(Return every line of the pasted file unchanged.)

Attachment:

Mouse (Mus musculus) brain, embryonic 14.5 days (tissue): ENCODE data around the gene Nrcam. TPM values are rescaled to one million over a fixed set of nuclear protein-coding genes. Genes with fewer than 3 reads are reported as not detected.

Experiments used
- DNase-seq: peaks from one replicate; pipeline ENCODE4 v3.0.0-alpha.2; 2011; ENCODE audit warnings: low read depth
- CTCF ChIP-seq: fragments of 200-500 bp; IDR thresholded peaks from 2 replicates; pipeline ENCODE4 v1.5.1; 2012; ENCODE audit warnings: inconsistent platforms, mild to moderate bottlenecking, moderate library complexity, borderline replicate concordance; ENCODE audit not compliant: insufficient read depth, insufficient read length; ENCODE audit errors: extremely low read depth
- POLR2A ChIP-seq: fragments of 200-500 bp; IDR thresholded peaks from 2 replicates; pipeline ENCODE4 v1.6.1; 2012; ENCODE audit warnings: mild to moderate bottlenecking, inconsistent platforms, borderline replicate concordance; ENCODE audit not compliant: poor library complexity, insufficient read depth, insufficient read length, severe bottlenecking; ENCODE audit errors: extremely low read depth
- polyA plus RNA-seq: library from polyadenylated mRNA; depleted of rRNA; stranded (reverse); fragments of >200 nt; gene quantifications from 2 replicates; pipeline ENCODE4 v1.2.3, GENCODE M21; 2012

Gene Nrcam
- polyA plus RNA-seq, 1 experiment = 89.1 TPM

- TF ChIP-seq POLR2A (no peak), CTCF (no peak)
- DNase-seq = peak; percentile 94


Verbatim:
Mouse (Mus musculus) brain, embryonic 14.5 days (tissue): ENCODE data around the gene Nrcam. TPM values are rescaled to one million over a fixed set of nuclear protein-coding genes. Genes with fewer than 3 reads are reported as not detected.

Experiments used
- DNase-seq: peaks from one replicate; pipeline ENCODE4 v3.0.0-alpha.2; 2011; ENCODE audit warnings: low read depth
- CTCF ChIP-seq: fragments of 200-500 bp; IDR thresholded peaks from 2 replicates; pipeline ENCODE4 v1.5.1; 2012; ENCODE audit warnings: inconsistent platforms, mild to moderate bottlenecking, moderate library complexity, borderline replicate concordance; ENCODE audit not compliant: insufficient read depth, insufficient read length; ENCODE audit errors: extremely low read depth
- POLR2A ChIP-seq: fragments of 200-500 bp; IDR thresholded peaks from 2 replicates; pipeline ENCODE4 v1.6.1; 2012; ENCODE audit warnings: mild to moderate bottlenecking, inconsistent platforms, borderline replicate concordance; ENCODE audit not compliant: poor library complexity, insufficient read depth, insufficient read length, severe bottlenecking; ENCODE audit errors: extremely low read depth
- polyA plus RNA-seq: library from polyadenylated mRNA; depleted of rRNA; stranded (reverse); fragments of >200 nt; gene quantifications from 2 replicates; pipeline ENCODE4 v1.2.3, GENCODE M21; 2012

Gene Nrcam
- polyA plus RNA-seq, 1 experiment = 89.1 TPM

- TF ChIP-seq POLR2A (no peak), CTCF (no peak)
- DNase-seq = peak; percentile 94